Dear Abby: OK, mother-in-law can move in, but does she have to redecorate too?
Woman had plans for the space her husband’s mother now wants to use for her own entertaining.
DEAR ABBY: My husband and I have been married for 15 years. Before we married, I purchased a house. He moved in a month after our wedding and made a lot of improvements to it. We are now in the process of doing more renovations.
His mom moved in with us two months ago. Before she moved in, the plan was to take the downstairs — which has a living room and a bedroom — and convert it to a bedroom and a room leading out to a patio to have another entrance to our swimming pool. But she wants to decorate that room with her furniture and use it when her friends and family visit her.
My husband says, “She is 77. She doesn’t have many more years left, so let her do what she wants.” He always adds, “I can tell her she isn’t wanted and find somewhere for her to go, but I don’t know where it would be.” I have always given in, but he doesn’t see it that way.
Should I let someone come into my house and redecorate it differently than how I want it? Please let me know if I am being selfish like he says. — INVADED IN THE SOUTH
DEAR INVADED: Let me get this straight: Your mother-in-law will occupy the downstairs of your home while you and your husband occupy the upstairs? If she wants to decorate her bedroom and the room in which she entertains her visitors, it won’t be a reflection of your taste, and frankly, it shouldn’t be. It is understandable.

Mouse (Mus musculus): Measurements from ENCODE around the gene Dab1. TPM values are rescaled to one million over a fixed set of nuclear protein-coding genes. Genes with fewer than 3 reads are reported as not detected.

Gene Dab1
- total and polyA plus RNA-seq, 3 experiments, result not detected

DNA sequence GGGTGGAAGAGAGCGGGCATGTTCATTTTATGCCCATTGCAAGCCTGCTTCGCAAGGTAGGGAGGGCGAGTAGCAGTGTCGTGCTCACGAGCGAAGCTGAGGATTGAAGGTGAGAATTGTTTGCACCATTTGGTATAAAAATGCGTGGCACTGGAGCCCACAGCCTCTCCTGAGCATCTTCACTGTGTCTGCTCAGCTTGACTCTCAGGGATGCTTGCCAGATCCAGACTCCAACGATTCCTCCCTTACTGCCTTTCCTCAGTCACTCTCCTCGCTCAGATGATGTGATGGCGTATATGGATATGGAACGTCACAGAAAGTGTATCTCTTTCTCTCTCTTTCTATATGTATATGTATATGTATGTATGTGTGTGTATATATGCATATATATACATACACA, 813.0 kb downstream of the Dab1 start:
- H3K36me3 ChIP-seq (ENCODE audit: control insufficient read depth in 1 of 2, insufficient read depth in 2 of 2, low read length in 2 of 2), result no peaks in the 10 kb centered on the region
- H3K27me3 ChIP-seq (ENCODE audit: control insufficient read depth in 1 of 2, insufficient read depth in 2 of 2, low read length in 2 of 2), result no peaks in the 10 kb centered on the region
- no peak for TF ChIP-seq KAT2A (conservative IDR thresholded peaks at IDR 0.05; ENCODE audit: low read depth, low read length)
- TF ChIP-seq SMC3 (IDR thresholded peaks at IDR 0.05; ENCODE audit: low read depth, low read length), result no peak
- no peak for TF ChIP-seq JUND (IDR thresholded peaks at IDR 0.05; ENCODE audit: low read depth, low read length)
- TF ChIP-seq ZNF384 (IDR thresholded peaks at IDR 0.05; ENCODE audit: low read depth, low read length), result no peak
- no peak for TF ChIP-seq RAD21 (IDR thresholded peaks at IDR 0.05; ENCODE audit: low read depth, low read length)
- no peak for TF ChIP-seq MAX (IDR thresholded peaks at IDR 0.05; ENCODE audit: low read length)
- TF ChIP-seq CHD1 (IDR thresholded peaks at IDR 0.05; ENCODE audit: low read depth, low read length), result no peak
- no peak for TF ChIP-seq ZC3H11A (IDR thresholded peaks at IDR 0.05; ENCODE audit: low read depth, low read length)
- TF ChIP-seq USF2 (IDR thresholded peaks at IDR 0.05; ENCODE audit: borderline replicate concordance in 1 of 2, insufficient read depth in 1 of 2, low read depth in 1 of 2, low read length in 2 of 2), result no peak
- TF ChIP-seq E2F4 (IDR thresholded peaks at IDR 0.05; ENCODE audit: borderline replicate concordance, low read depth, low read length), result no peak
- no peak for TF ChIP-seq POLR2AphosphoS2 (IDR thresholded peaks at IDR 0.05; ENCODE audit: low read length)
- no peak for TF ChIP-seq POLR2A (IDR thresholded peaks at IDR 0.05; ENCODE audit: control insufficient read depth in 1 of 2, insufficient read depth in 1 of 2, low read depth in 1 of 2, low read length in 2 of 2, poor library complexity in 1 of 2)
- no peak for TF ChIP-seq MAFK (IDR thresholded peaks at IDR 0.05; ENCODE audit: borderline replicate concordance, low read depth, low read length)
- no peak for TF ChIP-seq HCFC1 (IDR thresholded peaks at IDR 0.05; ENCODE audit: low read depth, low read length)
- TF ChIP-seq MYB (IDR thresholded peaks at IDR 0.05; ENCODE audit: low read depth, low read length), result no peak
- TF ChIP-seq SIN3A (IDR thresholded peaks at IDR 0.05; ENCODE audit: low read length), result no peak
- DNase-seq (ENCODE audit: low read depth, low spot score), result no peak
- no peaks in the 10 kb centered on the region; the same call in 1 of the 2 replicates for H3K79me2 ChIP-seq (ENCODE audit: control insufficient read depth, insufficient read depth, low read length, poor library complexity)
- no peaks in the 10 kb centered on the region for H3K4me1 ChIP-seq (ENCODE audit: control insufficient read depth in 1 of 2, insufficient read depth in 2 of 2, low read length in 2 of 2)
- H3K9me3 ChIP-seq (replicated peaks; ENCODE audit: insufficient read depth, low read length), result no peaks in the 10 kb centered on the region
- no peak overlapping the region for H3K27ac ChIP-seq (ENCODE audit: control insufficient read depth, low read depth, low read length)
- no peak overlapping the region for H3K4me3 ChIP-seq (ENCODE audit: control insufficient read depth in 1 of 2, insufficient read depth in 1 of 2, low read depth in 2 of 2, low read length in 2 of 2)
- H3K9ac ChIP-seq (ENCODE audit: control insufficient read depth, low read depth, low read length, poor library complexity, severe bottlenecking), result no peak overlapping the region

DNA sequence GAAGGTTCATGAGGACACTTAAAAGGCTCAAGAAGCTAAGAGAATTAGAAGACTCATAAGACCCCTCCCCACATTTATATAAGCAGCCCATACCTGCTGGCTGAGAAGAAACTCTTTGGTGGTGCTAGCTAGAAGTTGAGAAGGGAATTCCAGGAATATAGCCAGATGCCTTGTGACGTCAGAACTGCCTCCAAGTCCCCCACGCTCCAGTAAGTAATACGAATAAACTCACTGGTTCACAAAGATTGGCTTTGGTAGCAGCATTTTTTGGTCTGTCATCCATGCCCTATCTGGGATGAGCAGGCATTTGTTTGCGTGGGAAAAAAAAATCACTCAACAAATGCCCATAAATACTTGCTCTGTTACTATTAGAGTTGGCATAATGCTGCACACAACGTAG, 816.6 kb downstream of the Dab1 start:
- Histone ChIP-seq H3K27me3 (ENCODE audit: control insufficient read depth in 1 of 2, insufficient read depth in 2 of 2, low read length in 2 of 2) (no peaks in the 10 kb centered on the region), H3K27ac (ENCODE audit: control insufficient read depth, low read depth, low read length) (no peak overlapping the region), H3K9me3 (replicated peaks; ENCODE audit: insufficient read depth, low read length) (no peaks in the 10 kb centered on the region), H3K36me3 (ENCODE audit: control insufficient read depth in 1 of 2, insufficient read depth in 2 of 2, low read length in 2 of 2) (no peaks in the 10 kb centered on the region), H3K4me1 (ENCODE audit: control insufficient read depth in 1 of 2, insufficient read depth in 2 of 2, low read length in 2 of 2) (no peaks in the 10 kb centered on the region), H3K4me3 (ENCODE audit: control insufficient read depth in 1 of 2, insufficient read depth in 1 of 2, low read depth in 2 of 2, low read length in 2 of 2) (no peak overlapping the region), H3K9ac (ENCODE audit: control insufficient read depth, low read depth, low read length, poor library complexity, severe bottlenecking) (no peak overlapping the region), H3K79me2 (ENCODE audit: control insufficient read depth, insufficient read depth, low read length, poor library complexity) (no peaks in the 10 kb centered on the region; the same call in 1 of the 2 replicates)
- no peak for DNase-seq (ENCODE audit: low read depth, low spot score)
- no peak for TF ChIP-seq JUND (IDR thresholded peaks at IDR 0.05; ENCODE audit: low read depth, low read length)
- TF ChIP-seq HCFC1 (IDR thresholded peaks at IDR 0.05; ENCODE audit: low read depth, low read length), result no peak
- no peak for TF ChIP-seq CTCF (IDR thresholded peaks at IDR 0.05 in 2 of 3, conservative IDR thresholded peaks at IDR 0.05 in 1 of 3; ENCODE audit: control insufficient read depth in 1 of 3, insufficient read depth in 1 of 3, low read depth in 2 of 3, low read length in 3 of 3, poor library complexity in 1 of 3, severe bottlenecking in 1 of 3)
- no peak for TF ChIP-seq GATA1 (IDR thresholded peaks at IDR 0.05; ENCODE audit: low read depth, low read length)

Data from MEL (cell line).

What is clear to me is that you really don’t want her living under your roof. Because your husband can’t — or won’t — do the research to find reasonable alternatives for his mother, the task of finding something suitable is yours.
DEAR ABBY: My husband is terminally ill with cancer and hasn’t long to live. I would like to ask friends that, in lieu of flowers, they make donations to a scholarship fund for three very precious granddaughters who have spent most every day of their young lives with him. They are 10, 8 and 5. He has been their caregiver.
However, we have other grandchildren who are grown and have graduated from college, and great-grandchildren who are the same ages as these three granddaughters. I am afraid of offending these grandchildren by not including their children. Is asking for a memorial donation tacky of me to ensure these three granddaughters who have been so close to him are provided for? — PROVIDED FOR IN THE MIDWEST
DEAR PROVIDED: Your adult, college-educated grandchildren should be able to provide for their children without help from you. I assume there is a reason your husband has been the caregiver for the grandchildren whose future you are concerned about. If you and your husband would like to request that friends skip the flowers and contribute to a college fund for them, it’s your privilege. And if you get flak for it, you should explain the reason why.
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